Back Pain: Lower Back

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Lower Back Pain

Most people will experience lower back pain at some point in their lifetime. It’s usually seen in the lumbar vertebrae, which includes the L1, L2, L3, L4 and L5. There are several causes of lower back pain, including:

  • Sports injuries. The repetitive motion of certain sports, overuse, or sudden movements can lead to lower back pain. 
  • Strains and sprains. Pulling or tearing the ligaments that support your spine can result in pain.
  • Spinal stenosis. This condition causes a narrowing of the spinal canal. This can put pressure on the spinal cord and nerves.
  • Scoliosis.A sideways curvature of the spine during the growth spurt just before puberty can lead to lower back pain.
  • Osteoarthritis. This type of arthritis is a common cause of lower back pain. As the joints in the spine degenerate, it can lead to pain and stiffness in the lower back.
  • Ankylosing spondylitis. It’s an inflammatory condition that can lead to fusion of the spine.
  • Lifestyle causes. If you sit at a computer for a long time, don’t exercise or stretch, have poor posture or are overweight or obese, you have a higher risk of developing lower back pain.

Depending on the kind of lower back pain you have, you may experience a dull ache, sharp pain, stiffness, difficulty making certain movements, pain that radiates to other areas, weakness, spasms or numbness.

Lower Back Pain in Pregnancy.

Many pregnant women have lower back pain. It’s caused by the added weight of the baby, a shifting center of gravity, and the influence of ligament-loosening hormones (relaxin). Sciatica, which is characterized by pain that radiates along the sciatic nerve, is also quite common.

Lower back pain in pregnancy is often caused by relaxin, which alters the stability of the joints and affects flexibility. Women tend to lean forward as the baby grows and puts strain on the back. This causes the lumbar spine to be compressed.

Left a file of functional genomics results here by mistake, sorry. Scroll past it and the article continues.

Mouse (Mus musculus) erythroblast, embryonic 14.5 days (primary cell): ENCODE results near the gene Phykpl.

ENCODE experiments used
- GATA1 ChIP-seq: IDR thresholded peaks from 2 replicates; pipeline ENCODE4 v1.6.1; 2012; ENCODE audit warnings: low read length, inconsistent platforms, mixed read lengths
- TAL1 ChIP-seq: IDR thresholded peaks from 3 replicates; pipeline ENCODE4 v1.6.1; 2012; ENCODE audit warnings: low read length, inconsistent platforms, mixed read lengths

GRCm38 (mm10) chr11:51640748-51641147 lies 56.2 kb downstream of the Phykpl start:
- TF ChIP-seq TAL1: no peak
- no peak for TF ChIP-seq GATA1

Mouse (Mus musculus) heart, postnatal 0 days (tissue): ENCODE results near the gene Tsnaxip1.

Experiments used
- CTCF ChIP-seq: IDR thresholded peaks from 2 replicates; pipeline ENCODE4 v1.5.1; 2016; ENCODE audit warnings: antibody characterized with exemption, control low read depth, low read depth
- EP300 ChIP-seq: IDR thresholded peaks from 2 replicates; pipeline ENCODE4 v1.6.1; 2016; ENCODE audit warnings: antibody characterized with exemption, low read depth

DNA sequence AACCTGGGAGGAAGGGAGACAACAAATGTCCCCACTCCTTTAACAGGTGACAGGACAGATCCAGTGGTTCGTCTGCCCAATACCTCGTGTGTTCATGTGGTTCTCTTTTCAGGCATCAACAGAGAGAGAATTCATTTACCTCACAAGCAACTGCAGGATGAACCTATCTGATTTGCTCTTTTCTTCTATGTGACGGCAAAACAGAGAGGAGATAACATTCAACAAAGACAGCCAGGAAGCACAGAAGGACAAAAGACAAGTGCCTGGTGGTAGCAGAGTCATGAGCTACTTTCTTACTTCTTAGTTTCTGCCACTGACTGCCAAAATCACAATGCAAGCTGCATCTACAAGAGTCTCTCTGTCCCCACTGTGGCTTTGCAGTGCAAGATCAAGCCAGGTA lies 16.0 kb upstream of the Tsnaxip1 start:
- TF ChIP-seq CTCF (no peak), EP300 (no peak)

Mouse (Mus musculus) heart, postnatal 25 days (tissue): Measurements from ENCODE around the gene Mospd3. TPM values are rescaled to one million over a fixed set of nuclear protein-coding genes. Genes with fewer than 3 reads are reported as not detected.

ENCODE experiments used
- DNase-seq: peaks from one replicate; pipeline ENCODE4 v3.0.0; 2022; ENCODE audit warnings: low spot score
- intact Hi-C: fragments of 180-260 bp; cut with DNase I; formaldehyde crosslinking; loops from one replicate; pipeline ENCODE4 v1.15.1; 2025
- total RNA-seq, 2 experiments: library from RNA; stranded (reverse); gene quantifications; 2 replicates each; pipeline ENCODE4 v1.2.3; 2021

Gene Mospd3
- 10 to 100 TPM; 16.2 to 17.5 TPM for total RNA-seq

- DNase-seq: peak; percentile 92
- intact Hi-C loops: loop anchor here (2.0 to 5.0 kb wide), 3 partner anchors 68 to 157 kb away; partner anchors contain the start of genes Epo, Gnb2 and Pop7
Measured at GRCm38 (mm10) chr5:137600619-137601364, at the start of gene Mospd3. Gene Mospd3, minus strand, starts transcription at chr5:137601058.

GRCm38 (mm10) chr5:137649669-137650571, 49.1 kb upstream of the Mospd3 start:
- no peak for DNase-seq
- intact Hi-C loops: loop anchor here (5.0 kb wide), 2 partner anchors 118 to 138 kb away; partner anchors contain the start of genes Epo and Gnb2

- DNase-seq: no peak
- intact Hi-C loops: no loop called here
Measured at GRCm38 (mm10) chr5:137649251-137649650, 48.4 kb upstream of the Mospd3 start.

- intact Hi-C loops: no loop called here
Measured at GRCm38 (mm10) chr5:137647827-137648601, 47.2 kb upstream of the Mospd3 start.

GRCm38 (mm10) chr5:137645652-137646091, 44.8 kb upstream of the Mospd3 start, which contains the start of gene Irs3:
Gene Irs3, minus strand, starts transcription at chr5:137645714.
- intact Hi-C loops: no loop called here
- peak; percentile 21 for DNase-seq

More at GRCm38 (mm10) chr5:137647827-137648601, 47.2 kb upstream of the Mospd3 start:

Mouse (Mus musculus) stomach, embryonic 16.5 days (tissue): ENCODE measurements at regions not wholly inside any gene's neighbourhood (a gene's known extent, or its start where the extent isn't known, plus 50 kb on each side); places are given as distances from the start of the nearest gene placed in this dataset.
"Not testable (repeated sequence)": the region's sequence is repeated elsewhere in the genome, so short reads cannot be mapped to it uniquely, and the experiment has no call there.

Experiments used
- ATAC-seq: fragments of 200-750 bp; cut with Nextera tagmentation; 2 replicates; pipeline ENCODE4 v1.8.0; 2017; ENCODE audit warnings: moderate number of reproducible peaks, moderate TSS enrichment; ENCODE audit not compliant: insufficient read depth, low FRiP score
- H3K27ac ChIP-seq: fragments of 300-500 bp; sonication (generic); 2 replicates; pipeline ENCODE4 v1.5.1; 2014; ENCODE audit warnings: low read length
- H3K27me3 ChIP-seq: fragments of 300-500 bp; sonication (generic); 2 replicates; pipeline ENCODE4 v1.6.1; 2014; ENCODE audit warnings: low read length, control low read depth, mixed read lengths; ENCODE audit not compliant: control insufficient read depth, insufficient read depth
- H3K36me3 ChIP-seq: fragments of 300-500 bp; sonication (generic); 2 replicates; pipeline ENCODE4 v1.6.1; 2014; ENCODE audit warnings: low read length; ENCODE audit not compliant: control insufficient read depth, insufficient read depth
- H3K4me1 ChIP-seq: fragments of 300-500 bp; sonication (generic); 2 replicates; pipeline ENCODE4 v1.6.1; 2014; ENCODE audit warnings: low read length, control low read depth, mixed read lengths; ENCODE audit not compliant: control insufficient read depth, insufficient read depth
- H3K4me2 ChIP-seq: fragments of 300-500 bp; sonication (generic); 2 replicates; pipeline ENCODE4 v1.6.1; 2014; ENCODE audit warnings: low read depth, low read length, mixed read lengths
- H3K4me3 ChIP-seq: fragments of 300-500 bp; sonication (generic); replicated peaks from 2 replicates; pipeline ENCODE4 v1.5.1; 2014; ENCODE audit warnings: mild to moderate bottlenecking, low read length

Treatment for Lower Back Pain

The most effective treatment for your lower back pain depends on the cause and symptoms. In many cases, short-term rest and exercise to strengthen the core and support the spine may help you feel better. Here are some other common lower back pain treatments:

  • Applying ice and heat. Putting on ice packs when you feel pain, followed by heat, may help reduce inflammation.
  • Taking non-prescription pain relievers like acetaminophen or nonsteroidal anti-inflammatory drugs (NSAIDs).
  • Taking prescription medications. If you don’t respond to non-prescription medications, you may get stronger pain drugs.
  • Using topical creams or gels. These analgesic agents can be applied directly to the skin, and may give you relief from pain.
  • Seeing a physiotherapist for manual therapy. Your physiotherapist may use manipulation, mobilization, and massage to treat your lower back pain.

Some people benefit from cortisone injections, which reduce inflammation around the spinal nerves. Others try naturopathic treatments like acupuncture or explore chiropractic options. Surgery can also be an option for certain conditions, or for patients who don’t respond to other treatments. 

If you’re experiencing lower back pain, talk to your local family doctor, chiropractor or physiotherapist about a treatment plan. And, consider making lifestyle changes like losing weight if you’re overweight or obese, getting enough sleep and exercise and managing stress. 

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